‘Mi waan back mi daughter’ - Grieving mom wishes central Kgn ZOSO was declared sooner
An air of melancholy surrounds Dahlia Spence as she mentally prepares for what would have been her daughter Jazeriah Tyrell's 11th birthday.
The 38-year-old resident of Parade Gardens in Kingston believes that Jazeriah would be alive today if a zone of special operations (ZOSO) had been declared in the community sooner. Jazeriah, a former student at the Holy Family Primary School, was shot and killed by unknown assailants on December 30 while she was sleeping at her stepfather's house on Wildman Street. After months of persistent pleas, the ZOSO for areas of central Kingston was established on January 9.
In 2021, the blood-soaked Kingston Central Police Division came under heavy gunfire as violent activities carried out by rivals from the warring Genasyde and Darkside gangs took the lives of 79 persons, including Jazeriah. At one point, residents protested outside Gordon House, demanding better security. However, according to the division's commanding officer, Superintendent Berrisford Williams, this year has seen a reduction in both murders and shootings, at 46 and 42 per cent, respectively, when compared to the corresponding period last year. The numbers have lifted the spirits of several residents, but not Spence, who has taken the peace permeating Parade Gardens and surrounding areas with a grain of salt.
"It come like dem did a wait pon my daughter fi dead fi put ZOSO, 'cause look how much people did a dead before that inna last year," said the mother of two. "Mi waan back mi daughter. Right now, from morning mi no eat nothing, because har birthday a come up next week and di only thing mi can do is to think about her." Spence admitted, however, that the presence of the lawmen has made life simpler for residents.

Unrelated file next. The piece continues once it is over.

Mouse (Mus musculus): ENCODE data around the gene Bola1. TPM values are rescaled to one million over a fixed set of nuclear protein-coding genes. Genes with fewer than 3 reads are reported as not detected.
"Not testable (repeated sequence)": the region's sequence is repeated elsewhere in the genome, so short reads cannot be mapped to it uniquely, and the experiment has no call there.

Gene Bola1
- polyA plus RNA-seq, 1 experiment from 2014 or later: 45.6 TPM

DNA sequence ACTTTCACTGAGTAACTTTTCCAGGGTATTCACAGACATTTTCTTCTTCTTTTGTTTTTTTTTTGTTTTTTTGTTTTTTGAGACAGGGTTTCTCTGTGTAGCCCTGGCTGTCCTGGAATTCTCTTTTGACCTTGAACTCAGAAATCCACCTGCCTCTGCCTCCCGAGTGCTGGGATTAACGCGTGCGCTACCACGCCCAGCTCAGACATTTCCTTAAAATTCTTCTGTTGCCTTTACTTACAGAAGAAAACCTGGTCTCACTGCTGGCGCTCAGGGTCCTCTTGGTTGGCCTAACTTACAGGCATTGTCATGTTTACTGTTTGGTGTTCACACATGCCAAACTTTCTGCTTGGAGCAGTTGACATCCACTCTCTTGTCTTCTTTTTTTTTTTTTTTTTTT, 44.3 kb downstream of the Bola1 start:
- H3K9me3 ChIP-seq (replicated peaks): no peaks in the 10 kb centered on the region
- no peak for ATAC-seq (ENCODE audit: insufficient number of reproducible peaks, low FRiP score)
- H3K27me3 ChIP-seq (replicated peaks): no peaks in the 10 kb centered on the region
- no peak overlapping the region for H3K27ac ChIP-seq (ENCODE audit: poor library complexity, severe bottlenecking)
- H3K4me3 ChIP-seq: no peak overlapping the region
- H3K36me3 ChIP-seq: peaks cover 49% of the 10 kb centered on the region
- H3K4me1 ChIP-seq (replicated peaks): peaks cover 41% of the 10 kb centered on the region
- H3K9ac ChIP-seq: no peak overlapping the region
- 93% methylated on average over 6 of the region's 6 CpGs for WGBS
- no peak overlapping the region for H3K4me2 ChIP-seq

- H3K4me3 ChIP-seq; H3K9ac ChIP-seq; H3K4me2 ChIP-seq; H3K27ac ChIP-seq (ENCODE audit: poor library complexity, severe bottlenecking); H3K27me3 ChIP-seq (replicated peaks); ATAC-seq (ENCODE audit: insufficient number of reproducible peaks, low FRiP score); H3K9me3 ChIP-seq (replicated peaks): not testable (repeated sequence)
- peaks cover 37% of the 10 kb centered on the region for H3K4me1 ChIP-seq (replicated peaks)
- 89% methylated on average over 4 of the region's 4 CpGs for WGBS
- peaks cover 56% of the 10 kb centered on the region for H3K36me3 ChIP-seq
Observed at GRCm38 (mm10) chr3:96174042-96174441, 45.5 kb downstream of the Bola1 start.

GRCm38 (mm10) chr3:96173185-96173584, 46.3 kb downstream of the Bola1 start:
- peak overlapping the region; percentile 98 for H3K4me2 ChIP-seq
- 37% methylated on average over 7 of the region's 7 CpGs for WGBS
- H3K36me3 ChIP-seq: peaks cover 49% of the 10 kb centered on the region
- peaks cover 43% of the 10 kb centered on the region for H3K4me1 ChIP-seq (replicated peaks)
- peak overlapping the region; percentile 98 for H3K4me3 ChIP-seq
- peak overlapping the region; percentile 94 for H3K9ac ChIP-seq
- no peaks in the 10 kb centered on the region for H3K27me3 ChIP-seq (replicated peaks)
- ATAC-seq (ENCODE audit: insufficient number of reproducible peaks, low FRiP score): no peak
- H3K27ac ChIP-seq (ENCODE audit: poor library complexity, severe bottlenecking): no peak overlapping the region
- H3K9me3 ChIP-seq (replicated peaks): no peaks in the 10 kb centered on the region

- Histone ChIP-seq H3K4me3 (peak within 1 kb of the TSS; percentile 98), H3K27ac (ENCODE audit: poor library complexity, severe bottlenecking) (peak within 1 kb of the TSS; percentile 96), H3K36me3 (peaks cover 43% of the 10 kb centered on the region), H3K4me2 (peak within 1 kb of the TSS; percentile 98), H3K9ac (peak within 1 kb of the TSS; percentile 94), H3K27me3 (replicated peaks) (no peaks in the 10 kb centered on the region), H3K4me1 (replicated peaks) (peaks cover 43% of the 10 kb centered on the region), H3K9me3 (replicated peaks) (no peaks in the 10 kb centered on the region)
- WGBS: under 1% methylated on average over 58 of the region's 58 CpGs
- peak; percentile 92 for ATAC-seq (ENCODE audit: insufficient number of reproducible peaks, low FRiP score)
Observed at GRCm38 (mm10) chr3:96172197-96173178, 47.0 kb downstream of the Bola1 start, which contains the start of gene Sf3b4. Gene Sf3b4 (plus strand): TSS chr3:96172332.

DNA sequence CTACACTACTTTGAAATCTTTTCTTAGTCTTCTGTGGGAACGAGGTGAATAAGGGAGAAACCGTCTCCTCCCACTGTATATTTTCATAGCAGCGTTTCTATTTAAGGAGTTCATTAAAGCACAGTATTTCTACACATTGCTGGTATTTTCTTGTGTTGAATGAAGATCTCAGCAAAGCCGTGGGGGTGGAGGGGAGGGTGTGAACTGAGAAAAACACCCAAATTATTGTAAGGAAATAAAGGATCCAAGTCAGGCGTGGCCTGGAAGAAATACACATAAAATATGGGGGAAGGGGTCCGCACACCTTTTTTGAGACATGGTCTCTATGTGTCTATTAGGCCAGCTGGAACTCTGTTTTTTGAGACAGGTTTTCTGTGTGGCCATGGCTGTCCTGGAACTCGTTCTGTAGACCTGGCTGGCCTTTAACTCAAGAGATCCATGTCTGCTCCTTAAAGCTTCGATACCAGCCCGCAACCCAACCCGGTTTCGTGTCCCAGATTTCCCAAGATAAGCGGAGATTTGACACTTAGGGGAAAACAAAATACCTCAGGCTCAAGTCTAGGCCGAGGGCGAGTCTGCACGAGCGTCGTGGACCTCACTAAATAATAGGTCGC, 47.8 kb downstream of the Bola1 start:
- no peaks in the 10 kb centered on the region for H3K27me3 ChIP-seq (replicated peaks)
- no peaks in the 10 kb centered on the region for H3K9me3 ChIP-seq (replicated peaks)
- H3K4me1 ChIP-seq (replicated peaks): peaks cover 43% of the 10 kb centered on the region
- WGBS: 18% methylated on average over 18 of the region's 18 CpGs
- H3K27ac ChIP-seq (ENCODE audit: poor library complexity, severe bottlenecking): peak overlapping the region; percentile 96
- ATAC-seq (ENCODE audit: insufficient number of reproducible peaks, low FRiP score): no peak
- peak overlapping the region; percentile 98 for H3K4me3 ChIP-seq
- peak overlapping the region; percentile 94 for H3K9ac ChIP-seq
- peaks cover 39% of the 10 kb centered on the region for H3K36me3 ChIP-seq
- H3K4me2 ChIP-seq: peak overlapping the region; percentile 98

"Mi a smile, but I am crying inside same way. Wi love fi see the soldier and police dem, because if dem never deh yah a whole heap a people would a dead," she said.
THE STAR, during a tour of the division on Monday, observed a number of significant changes in several areas like Rose Gardens, Site, Tel Aviv and Parade Gardens. Children were spotted cheerfully making their way home from school. Also, there seems to be a vast improvement in economical activities in the areas. Hyacinth, a senior citizen living in Site, said she was now able to put out her stall, as she no longer feels threatened by the violence.
"A months mi couldn't come out, because there was nobody here to sell to. Mi can now save a likkle $300 a daytime, but a true the ZOSO mek dis possible. Me wish it stay forever, because nobody no wah go back to the state where not even dog wah walk pon di road," she said. Kevin said that since the ZOSO was implemented, he has brought back his snow cone business to Laws Street.
"A di best a Laws Street right now. Mi deh out here every day, from 7 inna di morning to 10 a night time. Di pickney dem a go home now and excited again. Just look around. Yuh see no parents a walk beside dem? Di people dem feel secure again. And peace is always good for business, enuh," he said.